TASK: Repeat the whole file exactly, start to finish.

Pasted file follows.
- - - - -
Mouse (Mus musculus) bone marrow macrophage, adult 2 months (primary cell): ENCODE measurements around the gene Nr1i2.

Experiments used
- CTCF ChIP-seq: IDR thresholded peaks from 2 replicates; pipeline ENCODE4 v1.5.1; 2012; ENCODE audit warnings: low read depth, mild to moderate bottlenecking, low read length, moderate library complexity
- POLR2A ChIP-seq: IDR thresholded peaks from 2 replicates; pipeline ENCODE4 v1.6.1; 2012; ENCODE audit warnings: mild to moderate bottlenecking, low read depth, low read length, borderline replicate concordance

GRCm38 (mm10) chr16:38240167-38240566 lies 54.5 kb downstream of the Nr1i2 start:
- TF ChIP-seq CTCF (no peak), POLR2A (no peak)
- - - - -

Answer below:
Mouse (Mus musculus) bone marrow macrophage, adult 2 months (primary cell): ENCODE measurements around the gene Nr1i2.

Experiments used
- CTCF ChIP-seq: IDR thresholded peaks from 2 replicates; pipeline ENCODE4 v1.5.1; 2012; ENCODE audit warnings: low read depth, mild to moderate bottlenecking, low read length, moderate library complexity
- POLR2A ChIP-seq: IDR thresholded peaks from 2 replicates; pipeline ENCODE4 v1.6.1; 2012; ENCODE audit warnings: mild to moderate bottlenecking, low read depth, low read length, borderline replicate concordance

GRCm38 (mm10) chr16:38240167-38240566 lies 54.5 kb downstream of the Nr1i2 start:
- TF ChIP-seq CTCF (no peak), POLR2A (no peak)